Mitt Romney on Monday laid down foreign policy markers. They’re likely to matter less if he takes office than they will in his foreign policy debates with President Obama in coming weeks.
“This president’s policies have not been equal to our best examples of world leadership,” Romney said at the Virginia Military Institute, calling for “a national security strategy for the Middle East.”
Romney’s address, near the end of a campaign that has never dwelt for too long on global affairs, partially inoculates him from Obama charging during a debate that Romney’s foreign policy is half-formed, or less.
“It’s clear that the risk of conflict in the region is higher now than when the president took office,” Romney added, and while that may be true in the broader sense, it’s unclear whether it’s a vote-getter. Americans are impressed that fewer American lives are being lost in the region than when the president took office.
Romney starts this week in the best position he’s enjoyed since winning the nomination, having gained ground in post-debate tracking polls. He’s gotten there with a long drumbeat on the economy, and a stunningly effective debate. He has two more match-ups with Obama, both of which focus on foreign policy, in whole or in part. Monday’s speech appeared designed to set up more victories.
NATIONAL JOURNAL’S PRESIDENTIAL RACE REPORT
Romney’s Foreign Policies Sound a Lot Like Obama’s
[National Journal, 10/8/12] Romney's speech continued a broad move to the rhetorical middle that he signaled during his first debate last week. Yet in toning down his language, Romney revealed that his actual policy differences with Obama are almost undetectable in many areas.
Romney Proposes New Iran Sanctions, Help for Syria
[National Journal, 10/8/12] Mitt Romney accused President Obama of “passive” leadership in the Middle East in a foreign-policy speech Monday at Virginia Military Institute. Romney called for more direct intervention in Syria and new sanctions on Iran. “Hope is not a strategy,” he said.
Albright: Romney Speech ‘Full of Platitudes’
[The Wall Street Journal, 10/8/12] In a conference call with reporters organized by the Obama campaign, former Secretary of State Madeleine Albright said Romney’s speech “sounds pretty good but I think it is really full of platitudes and free of substance.”
Romney on Foreign Policy: Setting Himself Apart
[The New York Times, 10/8/12] As Romney sought to differentiate himself from Obama on foreign policy, he has yet to address some of the “deep ideological rifts” on the subject within his own party—and even on his team of advisers.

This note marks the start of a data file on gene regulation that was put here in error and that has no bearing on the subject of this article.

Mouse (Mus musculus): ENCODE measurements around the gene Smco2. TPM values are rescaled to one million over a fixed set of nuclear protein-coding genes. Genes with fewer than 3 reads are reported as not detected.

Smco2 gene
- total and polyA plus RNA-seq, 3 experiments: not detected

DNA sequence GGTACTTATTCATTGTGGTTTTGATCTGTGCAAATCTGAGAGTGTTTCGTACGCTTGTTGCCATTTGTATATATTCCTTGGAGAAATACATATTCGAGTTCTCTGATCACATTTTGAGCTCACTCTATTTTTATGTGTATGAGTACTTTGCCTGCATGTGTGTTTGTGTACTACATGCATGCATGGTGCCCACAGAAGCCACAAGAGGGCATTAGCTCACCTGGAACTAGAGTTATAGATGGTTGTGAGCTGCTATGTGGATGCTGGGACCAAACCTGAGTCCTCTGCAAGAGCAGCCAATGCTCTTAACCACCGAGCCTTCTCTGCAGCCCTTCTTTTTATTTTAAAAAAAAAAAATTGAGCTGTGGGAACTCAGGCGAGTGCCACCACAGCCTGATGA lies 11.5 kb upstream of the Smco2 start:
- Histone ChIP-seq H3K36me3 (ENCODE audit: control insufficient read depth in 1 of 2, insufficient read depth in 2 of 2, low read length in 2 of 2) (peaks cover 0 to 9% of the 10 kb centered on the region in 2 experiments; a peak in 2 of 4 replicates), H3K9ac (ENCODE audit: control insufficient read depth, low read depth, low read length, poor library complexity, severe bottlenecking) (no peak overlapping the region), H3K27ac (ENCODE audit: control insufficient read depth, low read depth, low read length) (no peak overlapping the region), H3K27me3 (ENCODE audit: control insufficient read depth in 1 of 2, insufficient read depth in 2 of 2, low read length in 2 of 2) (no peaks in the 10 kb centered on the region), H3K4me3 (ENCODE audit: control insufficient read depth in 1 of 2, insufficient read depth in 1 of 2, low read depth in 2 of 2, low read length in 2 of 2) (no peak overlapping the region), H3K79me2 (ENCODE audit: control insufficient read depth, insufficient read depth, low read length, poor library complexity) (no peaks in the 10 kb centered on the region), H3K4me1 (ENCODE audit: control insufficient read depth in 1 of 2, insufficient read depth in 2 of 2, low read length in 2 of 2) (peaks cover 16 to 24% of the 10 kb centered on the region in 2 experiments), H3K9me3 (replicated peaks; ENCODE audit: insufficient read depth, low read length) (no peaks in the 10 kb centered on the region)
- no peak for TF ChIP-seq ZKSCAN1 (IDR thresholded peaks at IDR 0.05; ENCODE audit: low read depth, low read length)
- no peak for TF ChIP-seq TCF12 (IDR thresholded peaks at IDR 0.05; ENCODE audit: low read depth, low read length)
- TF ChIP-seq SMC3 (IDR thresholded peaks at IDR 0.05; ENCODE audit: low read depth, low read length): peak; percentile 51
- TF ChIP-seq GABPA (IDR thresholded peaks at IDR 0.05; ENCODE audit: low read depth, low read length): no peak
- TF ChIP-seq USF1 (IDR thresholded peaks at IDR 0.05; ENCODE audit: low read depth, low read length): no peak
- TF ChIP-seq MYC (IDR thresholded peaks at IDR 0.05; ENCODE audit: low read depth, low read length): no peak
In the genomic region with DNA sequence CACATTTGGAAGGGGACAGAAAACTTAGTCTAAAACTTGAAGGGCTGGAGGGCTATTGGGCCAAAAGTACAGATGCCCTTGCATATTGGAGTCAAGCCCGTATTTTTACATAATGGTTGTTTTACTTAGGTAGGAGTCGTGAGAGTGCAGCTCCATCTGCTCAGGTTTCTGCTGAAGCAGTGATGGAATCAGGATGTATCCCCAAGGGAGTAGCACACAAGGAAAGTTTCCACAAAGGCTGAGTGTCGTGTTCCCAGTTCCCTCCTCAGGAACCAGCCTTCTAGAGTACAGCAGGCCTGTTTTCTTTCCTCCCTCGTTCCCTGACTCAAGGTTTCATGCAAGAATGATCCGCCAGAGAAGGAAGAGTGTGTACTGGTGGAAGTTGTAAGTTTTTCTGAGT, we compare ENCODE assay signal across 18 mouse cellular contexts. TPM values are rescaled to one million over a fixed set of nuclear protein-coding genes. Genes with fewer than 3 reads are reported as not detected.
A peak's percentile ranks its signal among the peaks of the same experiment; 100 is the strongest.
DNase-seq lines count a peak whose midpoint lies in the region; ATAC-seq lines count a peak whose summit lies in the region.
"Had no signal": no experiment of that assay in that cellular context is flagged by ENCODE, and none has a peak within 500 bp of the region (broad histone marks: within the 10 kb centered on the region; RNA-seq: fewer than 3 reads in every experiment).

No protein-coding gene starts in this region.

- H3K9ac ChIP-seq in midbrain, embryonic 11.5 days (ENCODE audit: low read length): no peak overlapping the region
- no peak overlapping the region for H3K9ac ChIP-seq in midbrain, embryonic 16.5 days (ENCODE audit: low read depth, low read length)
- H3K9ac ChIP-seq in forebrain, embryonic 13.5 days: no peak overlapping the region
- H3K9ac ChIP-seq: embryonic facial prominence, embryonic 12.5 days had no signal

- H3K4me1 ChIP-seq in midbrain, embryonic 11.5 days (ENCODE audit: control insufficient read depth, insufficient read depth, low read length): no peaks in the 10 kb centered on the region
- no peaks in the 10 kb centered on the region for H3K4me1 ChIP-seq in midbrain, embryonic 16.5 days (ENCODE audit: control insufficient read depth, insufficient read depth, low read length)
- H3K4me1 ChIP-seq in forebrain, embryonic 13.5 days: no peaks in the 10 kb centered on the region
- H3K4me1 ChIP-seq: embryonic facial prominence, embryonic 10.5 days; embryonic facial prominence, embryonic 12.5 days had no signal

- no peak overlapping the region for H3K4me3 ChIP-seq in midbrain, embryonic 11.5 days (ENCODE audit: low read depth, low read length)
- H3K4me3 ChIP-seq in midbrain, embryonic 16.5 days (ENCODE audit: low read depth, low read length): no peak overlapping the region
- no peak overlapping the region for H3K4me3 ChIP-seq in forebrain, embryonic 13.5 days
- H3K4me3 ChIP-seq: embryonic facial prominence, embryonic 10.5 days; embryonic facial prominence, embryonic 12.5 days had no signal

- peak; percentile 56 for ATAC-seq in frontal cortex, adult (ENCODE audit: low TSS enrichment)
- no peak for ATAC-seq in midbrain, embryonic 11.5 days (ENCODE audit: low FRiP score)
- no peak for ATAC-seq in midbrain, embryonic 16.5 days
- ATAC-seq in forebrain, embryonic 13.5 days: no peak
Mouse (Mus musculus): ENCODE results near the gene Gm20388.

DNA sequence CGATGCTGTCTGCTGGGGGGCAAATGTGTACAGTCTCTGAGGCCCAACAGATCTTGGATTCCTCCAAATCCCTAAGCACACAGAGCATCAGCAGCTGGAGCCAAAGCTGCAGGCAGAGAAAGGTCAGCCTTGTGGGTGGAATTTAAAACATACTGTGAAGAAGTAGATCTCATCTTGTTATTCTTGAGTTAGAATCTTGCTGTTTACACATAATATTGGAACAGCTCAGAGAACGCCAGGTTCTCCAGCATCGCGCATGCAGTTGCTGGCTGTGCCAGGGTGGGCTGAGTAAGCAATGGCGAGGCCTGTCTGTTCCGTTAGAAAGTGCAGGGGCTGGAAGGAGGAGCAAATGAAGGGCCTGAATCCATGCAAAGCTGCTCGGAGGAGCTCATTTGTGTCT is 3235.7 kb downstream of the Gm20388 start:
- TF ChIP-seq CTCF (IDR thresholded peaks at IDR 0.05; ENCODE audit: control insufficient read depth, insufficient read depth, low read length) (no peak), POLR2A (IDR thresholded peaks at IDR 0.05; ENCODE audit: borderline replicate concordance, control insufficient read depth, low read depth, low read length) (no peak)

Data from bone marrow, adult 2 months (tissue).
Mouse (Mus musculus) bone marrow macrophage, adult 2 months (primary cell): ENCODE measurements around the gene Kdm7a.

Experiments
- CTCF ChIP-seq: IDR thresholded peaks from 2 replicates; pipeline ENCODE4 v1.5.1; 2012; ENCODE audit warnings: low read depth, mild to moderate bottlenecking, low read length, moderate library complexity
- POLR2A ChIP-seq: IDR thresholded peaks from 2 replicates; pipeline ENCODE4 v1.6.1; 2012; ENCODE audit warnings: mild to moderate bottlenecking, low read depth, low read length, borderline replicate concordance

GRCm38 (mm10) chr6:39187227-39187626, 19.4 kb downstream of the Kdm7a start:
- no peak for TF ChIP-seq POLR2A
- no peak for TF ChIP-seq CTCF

New Obama Ad Attacks Romney on Foreign Policy
[Politico, 10/8/12] A new Obama campaign ad seeks to undermine Romney on foreign policy as he makes his speech in Virginia on Monday, playing a series of clips criticizing Romney’s trip abroad.
Ryan Talks Foreign Policy, Too
[NBC, 10/8/12] Rep. Paul Ryan, campaigning in Ohio, praised Romney’s speech and offered a few words of his own.
A VP Debate That Could Really Matter
[Politico, 10/8/12] While vice presidential debates do not often have a big impact on the larger presidential race, several factors have combined to elevate this week’s showdown between Rep. Paul Ryan and Vice President Joe Biden.
Poll: Romney Takes Narrow Lead After Dominating Debate
[National Journal, 10/8/12] Romney has surged following his strong debate performance last week, and now holds a slight lead over Obama among likely voters, according to a new poll released Monday by the Pew Research Center.
Obama Team Looks for Comeback
[The New York Times, 10/8/12] Following his flat debate performance last week, Obama’s campaign has run new ads, recast his stump speech and made other moves in an effort to regain momentum.
New Priorities Ad Attacks Romney on Education
[National Journal, 10/8/12] Priorities USA Action, a Super PAC supporting Obama, is released an ad on Monday that accuses Romney of planning to slash education spending.
Obama Jokes About His Debate Performance
[Politico, 10/8/12] At a California fundraiser with Katy Perry, Stevie Wonder and earth, Wind & Fire, Obama opined about how the artists can perform well night after night. “I can’t always say the same,” he said.